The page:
Not Cutting Any Slack

We have, time and again, tried to sum up the utility of technology by shedding light on what it directly brings to the table. This assortment of direct offerings can include things like accessibility to digital realm, quicker operations, and a cost-effective model. However, by focusing on benefits that just belong to this category, we ensure that we miss out on so much more. We restrict our own selves from understanding the true abilities of this shrewd piece of man’s imagination, abilities that are not only more profound than what we see on the surface, but also more lifelike. For instance, we often view technology as something made up numerous complex tech jargons, but beyond that it also provides us with a platform to look from a wider point of view and become more insightful as a person. The way technology opens up the path for us to achieve almost anything makes it much bigger than just a mere means to an end. It’s a tool to elevate humanity as whole, but there is a problem. Just how we can use technology to diversify our perspective in a positive way, we are also given a chance to use it in a negative way. To prevent that, we see regulatory bodies working tirelessly in a pursuit to form a healthy environment. Now, the task certainly sounds straightforward except that the technology is growing at a lightning pace and keeping up is turning into an increasingly extraordinary task every day.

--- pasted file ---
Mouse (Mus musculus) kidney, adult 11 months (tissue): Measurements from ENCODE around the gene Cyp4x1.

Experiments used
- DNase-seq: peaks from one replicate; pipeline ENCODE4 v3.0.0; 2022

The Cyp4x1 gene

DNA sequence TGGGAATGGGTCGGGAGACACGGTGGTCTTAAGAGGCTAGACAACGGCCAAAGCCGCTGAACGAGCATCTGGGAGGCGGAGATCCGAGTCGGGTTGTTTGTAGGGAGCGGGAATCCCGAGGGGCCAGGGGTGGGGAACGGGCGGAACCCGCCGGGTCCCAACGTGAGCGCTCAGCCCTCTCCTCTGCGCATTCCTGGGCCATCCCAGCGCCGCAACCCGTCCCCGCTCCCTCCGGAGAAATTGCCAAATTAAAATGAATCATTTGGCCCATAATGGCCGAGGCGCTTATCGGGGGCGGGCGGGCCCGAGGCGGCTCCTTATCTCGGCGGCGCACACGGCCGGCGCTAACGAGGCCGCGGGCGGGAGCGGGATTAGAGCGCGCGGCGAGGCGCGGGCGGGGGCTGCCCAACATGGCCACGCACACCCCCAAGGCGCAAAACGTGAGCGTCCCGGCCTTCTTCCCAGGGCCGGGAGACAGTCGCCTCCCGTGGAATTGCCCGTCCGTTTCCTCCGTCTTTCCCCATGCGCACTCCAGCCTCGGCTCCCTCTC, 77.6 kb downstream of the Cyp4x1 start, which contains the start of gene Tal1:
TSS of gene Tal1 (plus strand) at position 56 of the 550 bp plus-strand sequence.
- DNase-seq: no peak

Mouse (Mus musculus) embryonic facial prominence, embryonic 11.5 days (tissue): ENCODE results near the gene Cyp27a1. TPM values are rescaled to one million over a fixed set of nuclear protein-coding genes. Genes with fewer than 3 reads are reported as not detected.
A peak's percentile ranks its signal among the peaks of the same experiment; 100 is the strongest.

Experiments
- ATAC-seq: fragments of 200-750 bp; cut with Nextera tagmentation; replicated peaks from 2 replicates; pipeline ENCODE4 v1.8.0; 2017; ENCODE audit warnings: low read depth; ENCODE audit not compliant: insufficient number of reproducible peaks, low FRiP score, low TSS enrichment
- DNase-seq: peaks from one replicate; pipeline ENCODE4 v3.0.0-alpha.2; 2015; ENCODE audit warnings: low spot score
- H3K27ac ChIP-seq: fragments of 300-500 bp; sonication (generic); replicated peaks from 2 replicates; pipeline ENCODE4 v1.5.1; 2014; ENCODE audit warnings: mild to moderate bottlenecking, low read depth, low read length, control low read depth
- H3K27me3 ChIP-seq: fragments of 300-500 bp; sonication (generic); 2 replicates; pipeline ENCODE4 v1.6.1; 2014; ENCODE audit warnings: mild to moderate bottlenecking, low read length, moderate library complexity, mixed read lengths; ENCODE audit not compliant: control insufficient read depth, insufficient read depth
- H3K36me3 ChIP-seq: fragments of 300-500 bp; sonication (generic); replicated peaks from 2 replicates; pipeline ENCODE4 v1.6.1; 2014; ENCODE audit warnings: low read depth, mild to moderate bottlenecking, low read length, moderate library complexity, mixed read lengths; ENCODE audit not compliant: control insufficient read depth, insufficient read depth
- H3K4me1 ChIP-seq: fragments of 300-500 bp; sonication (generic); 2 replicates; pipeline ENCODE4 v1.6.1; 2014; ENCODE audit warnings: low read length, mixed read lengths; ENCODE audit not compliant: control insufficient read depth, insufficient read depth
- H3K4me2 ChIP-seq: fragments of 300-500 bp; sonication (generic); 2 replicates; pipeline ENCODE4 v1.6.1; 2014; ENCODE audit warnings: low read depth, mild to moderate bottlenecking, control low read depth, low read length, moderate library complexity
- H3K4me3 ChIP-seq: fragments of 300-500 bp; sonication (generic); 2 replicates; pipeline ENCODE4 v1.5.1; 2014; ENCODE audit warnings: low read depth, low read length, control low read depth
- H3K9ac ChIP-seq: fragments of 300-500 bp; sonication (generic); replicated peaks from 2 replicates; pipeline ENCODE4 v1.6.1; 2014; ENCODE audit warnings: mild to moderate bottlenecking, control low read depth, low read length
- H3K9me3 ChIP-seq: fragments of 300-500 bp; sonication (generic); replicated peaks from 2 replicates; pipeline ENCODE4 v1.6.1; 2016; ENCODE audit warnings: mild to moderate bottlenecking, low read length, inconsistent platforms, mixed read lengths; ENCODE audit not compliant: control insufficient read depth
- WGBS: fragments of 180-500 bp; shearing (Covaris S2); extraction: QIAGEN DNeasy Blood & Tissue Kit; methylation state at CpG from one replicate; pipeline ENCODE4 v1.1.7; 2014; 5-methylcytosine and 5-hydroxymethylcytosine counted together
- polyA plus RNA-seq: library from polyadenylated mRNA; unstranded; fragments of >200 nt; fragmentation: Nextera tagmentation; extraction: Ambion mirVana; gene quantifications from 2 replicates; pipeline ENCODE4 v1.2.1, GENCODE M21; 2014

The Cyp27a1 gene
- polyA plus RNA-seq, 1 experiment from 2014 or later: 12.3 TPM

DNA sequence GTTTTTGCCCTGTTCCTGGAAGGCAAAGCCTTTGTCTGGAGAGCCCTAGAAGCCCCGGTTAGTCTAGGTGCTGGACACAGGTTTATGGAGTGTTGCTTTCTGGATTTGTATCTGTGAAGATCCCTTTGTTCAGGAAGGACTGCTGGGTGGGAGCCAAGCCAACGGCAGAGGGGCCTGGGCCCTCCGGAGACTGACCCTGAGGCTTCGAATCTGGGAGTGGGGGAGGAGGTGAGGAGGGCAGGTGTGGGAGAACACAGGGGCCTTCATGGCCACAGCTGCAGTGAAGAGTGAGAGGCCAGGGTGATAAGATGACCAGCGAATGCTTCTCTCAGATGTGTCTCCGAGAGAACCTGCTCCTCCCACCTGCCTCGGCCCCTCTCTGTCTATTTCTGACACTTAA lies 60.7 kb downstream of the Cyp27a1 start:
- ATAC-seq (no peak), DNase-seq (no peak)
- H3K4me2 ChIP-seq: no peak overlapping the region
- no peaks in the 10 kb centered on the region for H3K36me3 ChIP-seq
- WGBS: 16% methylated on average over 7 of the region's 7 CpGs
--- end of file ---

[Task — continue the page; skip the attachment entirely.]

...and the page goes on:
For now, though, the regulators seem to have it under control and latest sanctions handed out by Securities and Exchange Commission of U.S. prove that very well. On Monday, SEC sanctioned three financial advisory companies over email account invasions that exposed personal of thousands of clients. The commission’s driving argument was structured around the firms’ failure to comply with the established security policies. As per the reports, three firms that got penalized in this case were Cetera Financial Group, Cambridge Investment Research Inc, and KMS Financial Services Inc. Entities that were closely associated with these companies also got fined.

The details gathered from some sources also deliver in-depth information like how much share each firm had in this mass data breach. If these sources are to be trusted, then Cetera’s lack of compliance led to over 60 email accounts getting taken over and data of around 4.388 customers getting compromise. Cambridge attack hurt over 4,900 customers. Number of customers affected by KMC breach is unclear, but it is understood to be sizeable.

While talking about this case, the chief of SEC Enforcement Division’s Cyber Unit, Kristina Littman said:

“It is not enough to write a policy requiring enhanced security measures if those requirements are not implemented or are only partially implemented, especially in the face of known attacks.”

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